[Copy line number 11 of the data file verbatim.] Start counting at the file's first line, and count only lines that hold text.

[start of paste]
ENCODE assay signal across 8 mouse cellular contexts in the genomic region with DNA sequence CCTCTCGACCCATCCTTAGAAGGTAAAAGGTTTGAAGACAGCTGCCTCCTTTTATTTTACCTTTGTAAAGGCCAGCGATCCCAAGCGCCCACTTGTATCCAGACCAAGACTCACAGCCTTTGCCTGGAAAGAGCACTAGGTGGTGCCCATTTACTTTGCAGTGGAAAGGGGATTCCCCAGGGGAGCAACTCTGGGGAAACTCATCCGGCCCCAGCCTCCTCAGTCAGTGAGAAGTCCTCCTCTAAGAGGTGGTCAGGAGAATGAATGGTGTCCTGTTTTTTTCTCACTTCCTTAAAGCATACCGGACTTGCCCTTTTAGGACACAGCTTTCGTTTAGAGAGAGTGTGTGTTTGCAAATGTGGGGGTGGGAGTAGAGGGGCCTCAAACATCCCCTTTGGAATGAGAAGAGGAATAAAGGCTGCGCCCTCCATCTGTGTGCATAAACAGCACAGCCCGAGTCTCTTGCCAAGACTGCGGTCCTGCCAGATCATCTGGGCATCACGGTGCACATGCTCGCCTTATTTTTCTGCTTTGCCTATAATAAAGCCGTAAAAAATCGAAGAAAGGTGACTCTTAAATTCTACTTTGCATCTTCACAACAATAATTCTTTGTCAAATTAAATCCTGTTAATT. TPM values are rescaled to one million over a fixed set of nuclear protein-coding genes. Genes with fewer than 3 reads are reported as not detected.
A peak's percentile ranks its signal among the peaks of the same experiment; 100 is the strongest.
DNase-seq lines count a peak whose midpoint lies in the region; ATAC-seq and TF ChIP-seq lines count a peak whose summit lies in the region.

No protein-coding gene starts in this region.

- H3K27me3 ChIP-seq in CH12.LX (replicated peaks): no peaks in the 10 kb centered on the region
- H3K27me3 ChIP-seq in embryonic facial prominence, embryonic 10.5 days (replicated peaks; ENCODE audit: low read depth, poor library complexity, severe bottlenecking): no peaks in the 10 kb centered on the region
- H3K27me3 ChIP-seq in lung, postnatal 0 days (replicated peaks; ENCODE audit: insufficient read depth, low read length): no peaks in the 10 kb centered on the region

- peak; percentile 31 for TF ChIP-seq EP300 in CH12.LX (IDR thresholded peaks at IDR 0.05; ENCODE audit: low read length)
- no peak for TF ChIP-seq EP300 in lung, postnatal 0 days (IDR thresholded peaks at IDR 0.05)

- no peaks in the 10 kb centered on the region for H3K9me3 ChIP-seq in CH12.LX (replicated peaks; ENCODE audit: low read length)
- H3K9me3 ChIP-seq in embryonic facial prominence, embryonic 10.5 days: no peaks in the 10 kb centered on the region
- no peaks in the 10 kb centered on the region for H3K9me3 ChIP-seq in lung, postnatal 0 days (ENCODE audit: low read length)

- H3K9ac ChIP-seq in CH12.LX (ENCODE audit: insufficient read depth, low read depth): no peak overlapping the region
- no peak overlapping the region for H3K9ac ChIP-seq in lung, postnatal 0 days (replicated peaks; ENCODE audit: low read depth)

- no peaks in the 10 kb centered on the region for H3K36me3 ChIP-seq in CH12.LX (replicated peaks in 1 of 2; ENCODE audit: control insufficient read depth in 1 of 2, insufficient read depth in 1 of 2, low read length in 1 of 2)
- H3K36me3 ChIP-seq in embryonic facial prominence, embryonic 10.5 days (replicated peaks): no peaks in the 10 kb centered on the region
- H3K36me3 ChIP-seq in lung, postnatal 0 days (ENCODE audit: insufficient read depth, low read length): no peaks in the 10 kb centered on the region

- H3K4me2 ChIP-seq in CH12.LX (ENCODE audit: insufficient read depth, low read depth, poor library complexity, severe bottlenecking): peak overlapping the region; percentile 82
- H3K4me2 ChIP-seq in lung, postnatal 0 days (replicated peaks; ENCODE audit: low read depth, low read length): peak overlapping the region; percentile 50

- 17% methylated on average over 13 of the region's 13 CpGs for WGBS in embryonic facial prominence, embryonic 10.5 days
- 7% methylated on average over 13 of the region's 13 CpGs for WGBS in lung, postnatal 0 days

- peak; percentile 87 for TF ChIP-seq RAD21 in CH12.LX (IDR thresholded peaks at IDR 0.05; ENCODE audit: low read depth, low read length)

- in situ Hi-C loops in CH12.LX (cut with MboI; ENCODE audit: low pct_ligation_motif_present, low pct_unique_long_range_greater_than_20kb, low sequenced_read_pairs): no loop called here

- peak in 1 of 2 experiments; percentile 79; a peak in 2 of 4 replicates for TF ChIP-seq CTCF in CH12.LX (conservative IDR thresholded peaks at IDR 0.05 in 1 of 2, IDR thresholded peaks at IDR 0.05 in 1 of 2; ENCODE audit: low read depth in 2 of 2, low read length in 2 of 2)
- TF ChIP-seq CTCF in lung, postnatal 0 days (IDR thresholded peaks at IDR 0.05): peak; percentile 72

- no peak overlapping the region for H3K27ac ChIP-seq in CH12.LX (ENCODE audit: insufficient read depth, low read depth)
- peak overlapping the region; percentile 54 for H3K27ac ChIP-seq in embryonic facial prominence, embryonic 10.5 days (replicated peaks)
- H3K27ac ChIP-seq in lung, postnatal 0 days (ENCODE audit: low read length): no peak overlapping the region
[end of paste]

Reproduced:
- H3K9me3 ChIP-seq in embryonic facial prominence, embryonic 10.5 days: no peaks in the 10 kb centered on the region